Years ago I was told of a friend’s unexpected visitor in the middle of the night. In the desert, far from roads or towns, there was a knock on the door. The traveller could not speak from lack of water. He had been beaten severely and had no idea where he was.
Initially, I sat paralyzed by the first correspondence. My street-salvaged desk had a big hole in it. Literally. It looked like it had been ravaged by a wild dog. But now it just made me think of the Tumbleweed. The outline of the hole. I sat staring at it.
Why were the Tumbleweeds here in the first place? Were they being persecuted in Russia? Were they sent to Siberia? Were they a religious minority? Were they brought here against their will? Were they sleeper cells? Were they politically extreme? Were they trained in military combat? Did they need our help? Did they have a right to help? Should they be locked up and sent back?
Since Tumbleweed’s first reply there have been many more letters. I have always tried to reply with decorum and constantly converse with ballistic experts, attempting to increase the protection I can offer this one Tumbleweed. Sending TW its own polycarbonate samples, maps, and newspaper clippings, documenting the growing tension, I hoped I could convince TW of my commitment and the urgency of this mission. I even sent a radio so it could listen to the news. But the response is always disappointing. It seems TW wants others to change.
Standing at the water’s edge, I wonder if I might drown myself in my hypocrisy or whether the metaphorical kingdom of light has a place for even me. Have I placed my hat on so firmly that I do not realize it’s on backwards? I hesitate at the figurative border of nations and ideologies. To cross or not to cross? You cross and you’ve committed a crime. You don’t cross and you strengthen the system. And there lies the precipice.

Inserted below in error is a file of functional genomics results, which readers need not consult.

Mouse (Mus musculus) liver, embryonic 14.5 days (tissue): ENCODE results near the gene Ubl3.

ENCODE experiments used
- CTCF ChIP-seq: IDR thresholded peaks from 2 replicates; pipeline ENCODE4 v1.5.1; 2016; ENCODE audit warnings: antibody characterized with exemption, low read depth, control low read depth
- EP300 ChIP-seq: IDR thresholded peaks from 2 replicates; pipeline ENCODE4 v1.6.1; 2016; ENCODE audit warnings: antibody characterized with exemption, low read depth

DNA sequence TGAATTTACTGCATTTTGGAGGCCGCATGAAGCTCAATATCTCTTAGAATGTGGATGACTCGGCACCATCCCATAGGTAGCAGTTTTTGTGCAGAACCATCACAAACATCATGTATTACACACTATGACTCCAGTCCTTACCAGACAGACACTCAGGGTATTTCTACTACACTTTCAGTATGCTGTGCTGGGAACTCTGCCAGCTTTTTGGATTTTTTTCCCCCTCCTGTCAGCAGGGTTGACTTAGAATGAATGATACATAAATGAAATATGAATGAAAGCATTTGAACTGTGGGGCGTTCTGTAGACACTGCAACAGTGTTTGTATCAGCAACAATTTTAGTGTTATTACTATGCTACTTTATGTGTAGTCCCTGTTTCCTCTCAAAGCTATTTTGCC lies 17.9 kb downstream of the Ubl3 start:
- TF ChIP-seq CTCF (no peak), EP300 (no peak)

TW says I am keeping it against its will. That it is hostage to my perception of ethics. TW says that it has its own young Tumbleweeds on the land where we met. TW says that it may be impossible to find them again.
When I hear a cry in the night I know there are others suffering whom I cannot hear. Once, in France, five years after Morocco, a woman was being attacked in the alley next to my apartment. Waiting for the police to arrive, I ceaselessly shouted at the man to stop. But it became too late. The police took too long, I waited at the window too long and she could not run.
This letter is being sent from a canoe on the Rio Grande. I’m told this will be typed up before you read it. We don’t have electricity, but we do have homing pigeons. When my father was a child, his family moved towns and his pigeons could no longer find their way back to him. I don’t like that story. I hope we will find our way back.
Operation Tumbleweed was commissioned by the Pensacola Museum of Art.
Photography by K. Yoland.